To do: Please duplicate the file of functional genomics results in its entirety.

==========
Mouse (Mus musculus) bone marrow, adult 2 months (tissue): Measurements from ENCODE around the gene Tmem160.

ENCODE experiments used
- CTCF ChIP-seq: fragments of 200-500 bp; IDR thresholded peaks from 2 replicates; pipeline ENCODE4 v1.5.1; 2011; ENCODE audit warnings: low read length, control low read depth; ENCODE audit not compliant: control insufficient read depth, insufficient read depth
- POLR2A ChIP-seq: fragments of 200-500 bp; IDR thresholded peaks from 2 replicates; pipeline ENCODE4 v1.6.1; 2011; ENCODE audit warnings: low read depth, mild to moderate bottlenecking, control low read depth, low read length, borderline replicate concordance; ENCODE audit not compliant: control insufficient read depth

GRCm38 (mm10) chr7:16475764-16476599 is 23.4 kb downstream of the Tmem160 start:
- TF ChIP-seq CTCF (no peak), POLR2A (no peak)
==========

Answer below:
Mouse (Mus musculus) bone marrow, adult 2 months (tissue): Measurements from ENCODE around the gene Tmem160.

ENCODE experiments used
- CTCF ChIP-seq: fragments of 200-500 bp; IDR thresholded peaks from 2 replicates; pipeline ENCODE4 v1.5.1; 2011; ENCODE audit warnings: low read length, control low read depth; ENCODE audit not compliant: control insufficient read depth, insufficient read depth
- POLR2A ChIP-seq: fragments of 200-500 bp; IDR thresholded peaks from 2 replicates; pipeline ENCODE4 v1.6.1; 2011; ENCODE audit warnings: low read depth, mild to moderate bottlenecking, control low read depth, low read length, borderline replicate concordance; ENCODE audit not compliant: control insufficient read depth

GRCm38 (mm10) chr7:16475764-16476599 is 23.4 kb downstream of the Tmem160 start:
- TF ChIP-seq CTCF (no peak), POLR2A (no peak)